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I remember when I was younger I had heard this story about the Chinese using primitive fireworks, and even strapping them to a bamboo glider in an attempt to reach the moon. This story probably isn't even true, and I shudder to think of the t/w and isp those fireworks would provide, but would it be possible to strap enough of them together to reach orbit, somewhat similarly to OTRAG, and how ridiculously large would it have to be.

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Very crude back-of-the-envelope math suggests that a rocket of about one million tons -- 300 times the mass of the Saturn V -- could reach orbit on black powder from a specific impulse and mass ratio standpoint. Whether it's possible to structurally assemble a rocket of that size and launch it is questionable, at best.

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  • $\begingroup$ what would the dimensions of such a rocket be(number of stages, height, width, relation between payload capacity and size of rocket)? $\endgroup$ – Reuben Farley-Hall Nov 23 '20 at 5:29
  • $\begingroup$ As per my linked answer to a different question, it's 8 stages, each stage 5 times the mass of the one above it, with a payload of 2.5 tons to orbit from the 1 million ton liftoff mass. Working out the dimensions is left as an exercise. $\endgroup$ – Russell Borogove Nov 23 '20 at 6:50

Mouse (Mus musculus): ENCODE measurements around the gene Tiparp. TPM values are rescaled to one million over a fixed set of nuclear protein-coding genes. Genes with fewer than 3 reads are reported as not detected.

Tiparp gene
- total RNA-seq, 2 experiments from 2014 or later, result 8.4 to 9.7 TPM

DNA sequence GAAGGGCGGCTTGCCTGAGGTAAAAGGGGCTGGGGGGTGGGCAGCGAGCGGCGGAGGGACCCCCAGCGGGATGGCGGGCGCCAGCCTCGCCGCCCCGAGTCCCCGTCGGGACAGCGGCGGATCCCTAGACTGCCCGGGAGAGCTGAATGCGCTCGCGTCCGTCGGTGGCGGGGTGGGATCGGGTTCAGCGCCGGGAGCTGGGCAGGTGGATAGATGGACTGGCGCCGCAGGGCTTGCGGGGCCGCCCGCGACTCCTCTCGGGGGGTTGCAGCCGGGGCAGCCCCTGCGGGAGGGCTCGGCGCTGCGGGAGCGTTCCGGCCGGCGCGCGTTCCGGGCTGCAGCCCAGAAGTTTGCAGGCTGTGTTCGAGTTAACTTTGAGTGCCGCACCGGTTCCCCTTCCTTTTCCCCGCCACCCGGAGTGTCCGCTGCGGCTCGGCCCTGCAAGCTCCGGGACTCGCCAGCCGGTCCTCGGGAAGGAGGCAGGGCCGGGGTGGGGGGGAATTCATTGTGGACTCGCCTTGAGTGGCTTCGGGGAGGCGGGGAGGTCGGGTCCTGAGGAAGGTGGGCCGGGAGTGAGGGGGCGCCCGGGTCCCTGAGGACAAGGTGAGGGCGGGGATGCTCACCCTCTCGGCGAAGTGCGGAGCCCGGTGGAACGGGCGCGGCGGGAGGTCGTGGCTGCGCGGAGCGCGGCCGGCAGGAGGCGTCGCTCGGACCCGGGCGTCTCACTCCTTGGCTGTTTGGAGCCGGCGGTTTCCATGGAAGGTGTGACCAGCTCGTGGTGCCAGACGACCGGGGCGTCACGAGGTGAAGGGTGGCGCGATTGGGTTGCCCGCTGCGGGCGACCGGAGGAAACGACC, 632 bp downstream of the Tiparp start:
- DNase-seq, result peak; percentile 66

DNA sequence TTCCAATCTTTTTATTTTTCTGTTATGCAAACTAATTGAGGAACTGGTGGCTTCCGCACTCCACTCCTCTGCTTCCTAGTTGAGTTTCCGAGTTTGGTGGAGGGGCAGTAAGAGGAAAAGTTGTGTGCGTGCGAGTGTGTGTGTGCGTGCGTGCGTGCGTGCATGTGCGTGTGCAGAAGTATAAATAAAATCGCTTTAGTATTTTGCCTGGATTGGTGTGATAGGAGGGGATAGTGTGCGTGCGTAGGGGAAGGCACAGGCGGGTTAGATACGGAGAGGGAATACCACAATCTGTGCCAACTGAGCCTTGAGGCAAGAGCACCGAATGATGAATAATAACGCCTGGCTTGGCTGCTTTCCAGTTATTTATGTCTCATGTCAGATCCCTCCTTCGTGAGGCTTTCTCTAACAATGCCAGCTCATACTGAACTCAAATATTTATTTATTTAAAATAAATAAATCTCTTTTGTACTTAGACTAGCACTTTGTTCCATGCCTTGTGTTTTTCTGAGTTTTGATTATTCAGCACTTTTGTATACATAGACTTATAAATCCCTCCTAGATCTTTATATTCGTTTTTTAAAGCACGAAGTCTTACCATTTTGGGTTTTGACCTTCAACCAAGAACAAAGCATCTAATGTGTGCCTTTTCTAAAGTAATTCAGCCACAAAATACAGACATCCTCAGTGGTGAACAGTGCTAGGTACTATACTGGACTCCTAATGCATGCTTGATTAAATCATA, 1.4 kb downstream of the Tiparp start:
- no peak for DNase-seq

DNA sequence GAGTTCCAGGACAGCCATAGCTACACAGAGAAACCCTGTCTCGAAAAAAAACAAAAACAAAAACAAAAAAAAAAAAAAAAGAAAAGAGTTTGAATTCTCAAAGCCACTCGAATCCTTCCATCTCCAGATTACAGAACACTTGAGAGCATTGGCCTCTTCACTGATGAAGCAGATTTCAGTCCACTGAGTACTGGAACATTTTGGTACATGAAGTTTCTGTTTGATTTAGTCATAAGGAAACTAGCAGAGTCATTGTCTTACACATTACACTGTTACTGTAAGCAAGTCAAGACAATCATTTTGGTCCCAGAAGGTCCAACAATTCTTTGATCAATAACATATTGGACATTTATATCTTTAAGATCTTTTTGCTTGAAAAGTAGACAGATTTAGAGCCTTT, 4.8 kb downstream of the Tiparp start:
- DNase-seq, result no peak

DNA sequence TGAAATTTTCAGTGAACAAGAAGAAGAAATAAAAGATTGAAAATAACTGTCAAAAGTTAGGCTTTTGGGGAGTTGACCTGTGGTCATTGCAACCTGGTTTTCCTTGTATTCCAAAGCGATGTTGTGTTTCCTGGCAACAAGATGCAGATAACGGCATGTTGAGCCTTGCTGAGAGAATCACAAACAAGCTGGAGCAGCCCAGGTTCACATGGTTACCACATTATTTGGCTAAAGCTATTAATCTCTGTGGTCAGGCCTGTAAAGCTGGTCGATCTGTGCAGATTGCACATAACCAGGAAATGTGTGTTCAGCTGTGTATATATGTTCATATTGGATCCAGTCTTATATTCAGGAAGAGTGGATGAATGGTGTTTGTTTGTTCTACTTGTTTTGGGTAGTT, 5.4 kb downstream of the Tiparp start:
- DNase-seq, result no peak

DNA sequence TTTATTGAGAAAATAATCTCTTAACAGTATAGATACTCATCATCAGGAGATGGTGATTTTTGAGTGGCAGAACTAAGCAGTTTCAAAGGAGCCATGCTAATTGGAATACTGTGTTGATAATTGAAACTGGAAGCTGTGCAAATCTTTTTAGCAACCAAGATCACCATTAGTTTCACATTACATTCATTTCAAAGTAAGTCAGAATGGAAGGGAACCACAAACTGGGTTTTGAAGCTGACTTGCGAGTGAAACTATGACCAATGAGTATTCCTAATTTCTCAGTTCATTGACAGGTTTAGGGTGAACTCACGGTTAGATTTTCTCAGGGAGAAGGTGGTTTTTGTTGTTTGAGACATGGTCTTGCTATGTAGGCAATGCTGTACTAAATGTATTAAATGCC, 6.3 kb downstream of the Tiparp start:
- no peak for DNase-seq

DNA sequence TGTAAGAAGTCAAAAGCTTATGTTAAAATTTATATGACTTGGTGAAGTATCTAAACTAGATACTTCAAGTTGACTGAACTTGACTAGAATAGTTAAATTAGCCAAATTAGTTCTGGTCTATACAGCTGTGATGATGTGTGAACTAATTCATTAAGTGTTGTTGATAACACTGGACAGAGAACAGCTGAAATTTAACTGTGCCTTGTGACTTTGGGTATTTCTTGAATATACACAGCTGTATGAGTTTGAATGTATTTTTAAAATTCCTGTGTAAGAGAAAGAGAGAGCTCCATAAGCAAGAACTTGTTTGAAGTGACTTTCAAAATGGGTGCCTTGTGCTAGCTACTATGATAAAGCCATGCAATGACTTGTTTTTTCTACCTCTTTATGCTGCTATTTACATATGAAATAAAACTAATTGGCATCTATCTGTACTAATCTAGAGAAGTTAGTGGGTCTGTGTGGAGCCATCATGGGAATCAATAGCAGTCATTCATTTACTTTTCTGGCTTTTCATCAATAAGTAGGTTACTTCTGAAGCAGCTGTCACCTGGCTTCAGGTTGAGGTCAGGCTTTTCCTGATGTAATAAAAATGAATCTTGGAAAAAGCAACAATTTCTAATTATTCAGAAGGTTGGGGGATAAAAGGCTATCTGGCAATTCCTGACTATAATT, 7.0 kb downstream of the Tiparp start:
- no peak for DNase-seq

• $\begingroup$ @RussellBorogove ...or a 32 gram chip-sat, on a bit over 3-ton (3125kg) rocket (starting off with 1st stage of 2.5 ton - I was checking how much could be shaved off your launch mass by going with smaller final stage that's still not useless, and managed to shave off all of it.) $\endgroup$ – SF. Nov 23 '20 at 8:50
  • $\begingroup$ Scaling at that end is going to depart dramatically from the theoretical. $\endgroup$ – Russell Borogove Nov 23 '20 at 11:20
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In addition to Russel Borogove's answer there is also the XKCD design using modern model rocket motors and a complex staging profile that got an orbital vehicle that is 'an unstable pile of gunpowder the size of Central Park' and the British Interplanetary society black powder design that I cannot find numbers on beyond 5 stages and 'the mass of an ocean liner'. Most of the BIS design work was expended on the instrumentation and guidance of the lander rather than the launch vehicle.

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